Ministers are seeking more effective short-term punishments
Prison sentences of six months or less are to be discouraged, Justice Secretary Kenny MacAskill has said.
Speaking during a visit to Polmont Young Offenders Institute, Mr MacAskill said the government wanted "tough" community orders used instead.
He said a new Community Payback Sentence would see offenders agree to unpaid work before they left court.
The measures will form part of a bill aimed at tackling prison overcrowding and high levels of reoffending.
Mr MacAskill said the unpaid community work would start within a week of a court appearance and finish inside six months.
He said: "I won't sit back and see low-risk offenders on short sentences get free bed and board when they could be paying back to the communities they harm.
"The facts speak for themselves - 58% of offenders who get a Community Service Order have kept a clean record after two years.
"This compares with only 26% of those released from prison sentences of six months or less."
Mr MacAskill said the move would help build confidence in community sentences and make them immediate and of benefit to the communities involved.
Judges should not impose a custodial sentence of six months or less unless they feel there is no other option, under the terms of the forthcoming Criminal Justice and Licensing (Scotland) Bill.
Judges are also to be allowed to hold review hearings to check progress of community sentences, under the new plans.
Tagging is also to be introduced for judges considering breach of bail, extending its use from things such as home detention curfews at the end of prisoners' sentence.
A Scottish Sentencing Council is also to be set up to bring greater "consistency and transparency" to the sentencing process.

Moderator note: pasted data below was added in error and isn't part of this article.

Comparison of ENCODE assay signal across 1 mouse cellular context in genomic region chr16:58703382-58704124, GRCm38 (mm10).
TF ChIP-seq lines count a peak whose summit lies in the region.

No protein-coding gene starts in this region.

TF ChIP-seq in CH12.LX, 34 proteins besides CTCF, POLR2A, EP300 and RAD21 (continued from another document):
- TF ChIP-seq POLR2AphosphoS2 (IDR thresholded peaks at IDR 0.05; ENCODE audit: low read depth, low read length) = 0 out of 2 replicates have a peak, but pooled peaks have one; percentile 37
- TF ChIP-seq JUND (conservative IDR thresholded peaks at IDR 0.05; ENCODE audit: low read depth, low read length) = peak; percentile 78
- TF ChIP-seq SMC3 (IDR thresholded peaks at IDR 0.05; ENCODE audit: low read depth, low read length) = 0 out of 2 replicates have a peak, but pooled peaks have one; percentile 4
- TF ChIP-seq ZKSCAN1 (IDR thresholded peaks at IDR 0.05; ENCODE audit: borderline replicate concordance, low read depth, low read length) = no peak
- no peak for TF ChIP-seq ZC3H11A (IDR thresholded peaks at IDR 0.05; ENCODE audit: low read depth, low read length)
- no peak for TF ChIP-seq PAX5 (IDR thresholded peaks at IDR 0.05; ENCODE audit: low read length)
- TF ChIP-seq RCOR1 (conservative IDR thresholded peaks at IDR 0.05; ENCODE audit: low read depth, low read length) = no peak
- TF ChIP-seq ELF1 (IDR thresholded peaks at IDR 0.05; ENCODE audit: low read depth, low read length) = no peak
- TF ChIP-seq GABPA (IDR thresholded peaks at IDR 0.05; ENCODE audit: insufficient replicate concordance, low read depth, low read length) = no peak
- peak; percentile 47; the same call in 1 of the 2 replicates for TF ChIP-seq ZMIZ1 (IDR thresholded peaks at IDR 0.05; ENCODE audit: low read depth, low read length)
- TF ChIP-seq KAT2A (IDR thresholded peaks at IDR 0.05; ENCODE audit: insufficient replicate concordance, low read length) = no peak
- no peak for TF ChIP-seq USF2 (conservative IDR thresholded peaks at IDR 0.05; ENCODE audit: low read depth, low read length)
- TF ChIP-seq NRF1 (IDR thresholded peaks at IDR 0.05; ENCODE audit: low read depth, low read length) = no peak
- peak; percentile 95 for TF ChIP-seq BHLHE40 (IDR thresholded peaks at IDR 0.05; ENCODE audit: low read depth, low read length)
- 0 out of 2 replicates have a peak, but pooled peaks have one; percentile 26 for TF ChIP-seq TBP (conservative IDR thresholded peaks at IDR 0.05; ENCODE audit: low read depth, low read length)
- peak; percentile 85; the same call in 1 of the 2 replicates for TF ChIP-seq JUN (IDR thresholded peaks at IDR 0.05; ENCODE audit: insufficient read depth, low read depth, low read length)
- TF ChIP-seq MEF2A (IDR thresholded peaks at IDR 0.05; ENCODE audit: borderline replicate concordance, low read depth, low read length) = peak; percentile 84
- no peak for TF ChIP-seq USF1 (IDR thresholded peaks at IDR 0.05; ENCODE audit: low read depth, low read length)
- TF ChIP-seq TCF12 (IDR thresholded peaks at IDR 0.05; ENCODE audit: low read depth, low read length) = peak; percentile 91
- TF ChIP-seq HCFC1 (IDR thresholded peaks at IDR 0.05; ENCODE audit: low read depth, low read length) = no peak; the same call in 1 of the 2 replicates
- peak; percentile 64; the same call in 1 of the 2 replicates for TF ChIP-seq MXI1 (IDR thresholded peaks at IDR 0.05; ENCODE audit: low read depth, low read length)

It comes after former First Minister Henry McLeish's Prisons Commission report which was published earlier this year and called for fewer criminals being jailed and community sentencing to be toughened up.
There are 7,770 prisoners in Scottish jails at present, according to figures from the Scottish Prison Service, with a further 396 on home detention curfew (HDC).
Ministers claim this is among the highest levels in Europe while offending rates are at a record low.
Labour claimed the proposals would leave some sex offenders, knife criminals and people guilty of serious assault more likely to "dodge" jail.
Party justice spokesman Richard Baker said: "The public will be quite rightly outraged at this move today by the SNP.
Mr MacAskill was speaking during a visit to Polmont YOI
"They have basically established a criminals' charter where offenders will know they have a good chance of dodging jail even though they have committed sometimes serious crimes."
Tory justice spokesman Bill Aitken said the plans will end in disaster.
"From looking at these proposals there is no longer any doubt - the SNP is hell-bent on creating a soft-touch Scotland and the plans outlined in today's response are nothing more than a recipe for disaster," he said.
"Not only is the Scottish Government intent on curbing the power of what is supposedly an independent judiciary, but it is actively moving away from considering prison as a valid option for offenders, which is unacceptable."
But Liberal Democrat justice spokesman Robert Brown said the move would seek more effective means to cut reoffending rates.
Mr Brown said: "It's not about easing prison overcrowding, although that's a helpful side-product, it's about having something that's more effective in terms of stopping people reoffending."
The MSP said community sentences led to a far lower reoffending rate in the realm of 45%.
He added: "This has got to work in practical terms and people do have to have confidence in the community that it's going to be effective and successful."